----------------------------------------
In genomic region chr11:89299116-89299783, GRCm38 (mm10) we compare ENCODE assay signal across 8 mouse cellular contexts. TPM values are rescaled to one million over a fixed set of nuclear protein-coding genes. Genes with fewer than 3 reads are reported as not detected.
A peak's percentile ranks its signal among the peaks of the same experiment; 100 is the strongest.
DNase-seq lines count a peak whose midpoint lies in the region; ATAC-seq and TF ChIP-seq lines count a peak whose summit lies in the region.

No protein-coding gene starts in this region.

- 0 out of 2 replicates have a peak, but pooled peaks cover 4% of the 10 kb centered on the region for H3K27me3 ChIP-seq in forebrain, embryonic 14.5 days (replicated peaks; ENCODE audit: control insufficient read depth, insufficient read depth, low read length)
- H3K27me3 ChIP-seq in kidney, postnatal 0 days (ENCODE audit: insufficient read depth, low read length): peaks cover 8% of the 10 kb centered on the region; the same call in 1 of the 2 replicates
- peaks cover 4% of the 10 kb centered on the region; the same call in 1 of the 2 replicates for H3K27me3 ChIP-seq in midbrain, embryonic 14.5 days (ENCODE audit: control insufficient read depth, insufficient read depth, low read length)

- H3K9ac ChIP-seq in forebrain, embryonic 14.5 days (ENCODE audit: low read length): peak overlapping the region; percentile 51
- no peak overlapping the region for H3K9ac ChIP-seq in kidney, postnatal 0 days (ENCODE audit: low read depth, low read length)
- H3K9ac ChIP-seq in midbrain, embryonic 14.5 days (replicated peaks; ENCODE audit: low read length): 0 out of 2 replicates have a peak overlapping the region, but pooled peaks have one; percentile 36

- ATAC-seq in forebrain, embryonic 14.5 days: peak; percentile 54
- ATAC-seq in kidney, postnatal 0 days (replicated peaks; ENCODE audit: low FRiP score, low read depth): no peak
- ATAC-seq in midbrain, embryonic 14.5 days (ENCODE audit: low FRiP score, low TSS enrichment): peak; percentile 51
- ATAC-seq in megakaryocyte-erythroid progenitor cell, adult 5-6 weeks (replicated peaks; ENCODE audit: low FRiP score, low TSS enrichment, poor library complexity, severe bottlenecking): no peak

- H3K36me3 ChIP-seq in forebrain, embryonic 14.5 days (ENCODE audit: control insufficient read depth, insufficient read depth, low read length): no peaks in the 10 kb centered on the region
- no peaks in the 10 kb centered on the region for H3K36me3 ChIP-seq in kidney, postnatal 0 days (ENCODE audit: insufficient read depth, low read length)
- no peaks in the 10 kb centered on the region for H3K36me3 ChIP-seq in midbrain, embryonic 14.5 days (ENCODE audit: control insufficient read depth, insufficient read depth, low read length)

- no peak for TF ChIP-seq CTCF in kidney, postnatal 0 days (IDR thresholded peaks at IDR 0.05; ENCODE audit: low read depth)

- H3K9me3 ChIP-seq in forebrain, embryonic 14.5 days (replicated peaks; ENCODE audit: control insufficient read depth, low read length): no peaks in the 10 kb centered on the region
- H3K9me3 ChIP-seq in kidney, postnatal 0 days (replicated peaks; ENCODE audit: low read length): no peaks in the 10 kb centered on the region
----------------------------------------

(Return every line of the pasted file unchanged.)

In genomic region chr11:89299116-89299783, GRCm38 (mm10) we compare ENCODE assay signal across 8 mouse cellular contexts. TPM values are rescaled to one million over a fixed set of nuclear protein-coding genes. Genes with fewer than 3 reads are reported as not detected.
A peak's percentile ranks its signal among the peaks of the same experiment; 100 is the strongest.
DNase-seq lines count a peak whose midpoint lies in the region; ATAC-seq and TF ChIP-seq lines count a peak whose summit lies in the region.

No protein-coding gene starts in this region.

- 0 out of 2 replicates have a peak, but pooled peaks cover 4% of the 10 kb centered on the region for H3K27me3 ChIP-seq in forebrain, embryonic 14.5 days (replicated peaks; ENCODE audit: control insufficient read depth, insufficient read depth, low read length)
- H3K27me3 ChIP-seq in kidney, postnatal 0 days (ENCODE audit: insufficient read depth, low read length): peaks cover 8% of the 10 kb centered on the region; the same call in 1 of the 2 replicates
- peaks cover 4% of the 10 kb centered on the region; the same call in 1 of the 2 replicates for H3K27me3 ChIP-seq in midbrain, embryonic 14.5 days (ENCODE audit: control insufficient read depth, insufficient read depth, low read length)

- H3K9ac ChIP-seq in forebrain, embryonic 14.5 days (ENCODE audit: low read length): peak overlapping the region; percentile 51
- no peak overlapping the region for H3K9ac ChIP-seq in kidney, postnatal 0 days (ENCODE audit: low read depth, low read length)
- H3K9ac ChIP-seq in midbrain, embryonic 14.5 days (replicated peaks; ENCODE audit: low read length): 0 out of 2 replicates have a peak overlapping the region, but pooled peaks have one; percentile 36

- ATAC-seq in forebrain, embryonic 14.5 days: peak; percentile 54
- ATAC-seq in kidney, postnatal 0 days (replicated peaks; ENCODE audit: low FRiP score, low read depth): no peak
- ATAC-seq in midbrain, embryonic 14.5 days (ENCODE audit: low FRiP score, low TSS enrichment): peak; percentile 51
- ATAC-seq in megakaryocyte-erythroid progenitor cell, adult 5-6 weeks (replicated peaks; ENCODE audit: low FRiP score, low TSS enrichment, poor library complexity, severe bottlenecking): no peak

- H3K36me3 ChIP-seq in forebrain, embryonic 14.5 days (ENCODE audit: control insufficient read depth, insufficient read depth, low read length): no peaks in the 10 kb centered on the region
- no peaks in the 10 kb centered on the region for H3K36me3 ChIP-seq in kidney, postnatal 0 days (ENCODE audit: insufficient read depth, low read length)
- no peaks in the 10 kb centered on the region for H3K36me3 ChIP-seq in midbrain, embryonic 14.5 days (ENCODE audit: control insufficient read depth, insufficient read depth, low read length)

- no peak for TF ChIP-seq CTCF in kidney, postnatal 0 days (IDR thresholded peaks at IDR 0.05; ENCODE audit: low read depth)

- H3K9me3 ChIP-seq in forebrain, embryonic 14.5 days (replicated peaks; ENCODE audit: control insufficient read depth, low read length): no peaks in the 10 kb centered on the region
- H3K9me3 ChIP-seq in kidney, postnatal 0 days (replicated peaks; ENCODE audit: low read length): no peaks in the 10 kb centered on the region